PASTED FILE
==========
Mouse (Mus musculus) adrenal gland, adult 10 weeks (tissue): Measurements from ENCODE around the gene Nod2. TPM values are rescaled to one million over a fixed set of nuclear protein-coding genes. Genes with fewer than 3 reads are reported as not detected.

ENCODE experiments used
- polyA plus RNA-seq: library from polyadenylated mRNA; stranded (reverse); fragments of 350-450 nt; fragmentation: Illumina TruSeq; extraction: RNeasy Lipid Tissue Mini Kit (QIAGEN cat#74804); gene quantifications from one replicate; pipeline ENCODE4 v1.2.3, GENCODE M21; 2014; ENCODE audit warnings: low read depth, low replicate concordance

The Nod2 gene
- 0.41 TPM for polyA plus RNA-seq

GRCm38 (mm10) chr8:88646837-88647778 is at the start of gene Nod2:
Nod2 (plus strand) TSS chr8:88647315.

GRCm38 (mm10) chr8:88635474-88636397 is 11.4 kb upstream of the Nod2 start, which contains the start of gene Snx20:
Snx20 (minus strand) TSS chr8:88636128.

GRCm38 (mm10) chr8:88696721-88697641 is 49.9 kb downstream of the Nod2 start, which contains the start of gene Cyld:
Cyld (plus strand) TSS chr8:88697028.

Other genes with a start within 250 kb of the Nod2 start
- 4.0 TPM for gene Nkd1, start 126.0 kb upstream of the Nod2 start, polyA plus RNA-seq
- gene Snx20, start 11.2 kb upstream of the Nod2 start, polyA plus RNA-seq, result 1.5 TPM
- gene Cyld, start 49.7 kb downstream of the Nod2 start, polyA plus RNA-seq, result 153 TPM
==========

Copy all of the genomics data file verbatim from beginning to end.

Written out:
Mouse (Mus musculus) adrenal gland, adult 10 weeks (tissue): Measurements from ENCODE around the gene Nod2. TPM values are rescaled to one million over a fixed set of nuclear protein-coding genes. Genes with fewer than 3 reads are reported as not detected.

ENCODE experiments used
- polyA plus RNA-seq: library from polyadenylated mRNA; stranded (reverse); fragments of 350-450 nt; fragmentation: Illumina TruSeq; extraction: RNeasy Lipid Tissue Mini Kit (QIAGEN cat#74804); gene quantifications from one replicate; pipeline ENCODE4 v1.2.3, GENCODE M21; 2014; ENCODE audit warnings: low read depth, low replicate concordance

The Nod2 gene
- 0.41 TPM for polyA plus RNA-seq

GRCm38 (mm10) chr8:88646837-88647778 is at the start of gene Nod2:
Nod2 (plus strand) TSS chr8:88647315.

GRCm38 (mm10) chr8:88635474-88636397 is 11.4 kb upstream of the Nod2 start, which contains the start of gene Snx20:
Snx20 (minus strand) TSS chr8:88636128.

GRCm38 (mm10) chr8:88696721-88697641 is 49.9 kb downstream of the Nod2 start, which contains the start of gene Cyld:
Cyld (plus strand) TSS chr8:88697028.

Other genes with a start within 250 kb of the Nod2 start
- 4.0 TPM for gene Nkd1, start 126.0 kb upstream of the Nod2 start, polyA plus RNA-seq
- gene Snx20, start 11.2 kb upstream of the Nod2 start, polyA plus RNA-seq, result 1.5 TPM
- gene Cyld, start 49.7 kb downstream of the Nod2 start, polyA plus RNA-seq, result 153 TPM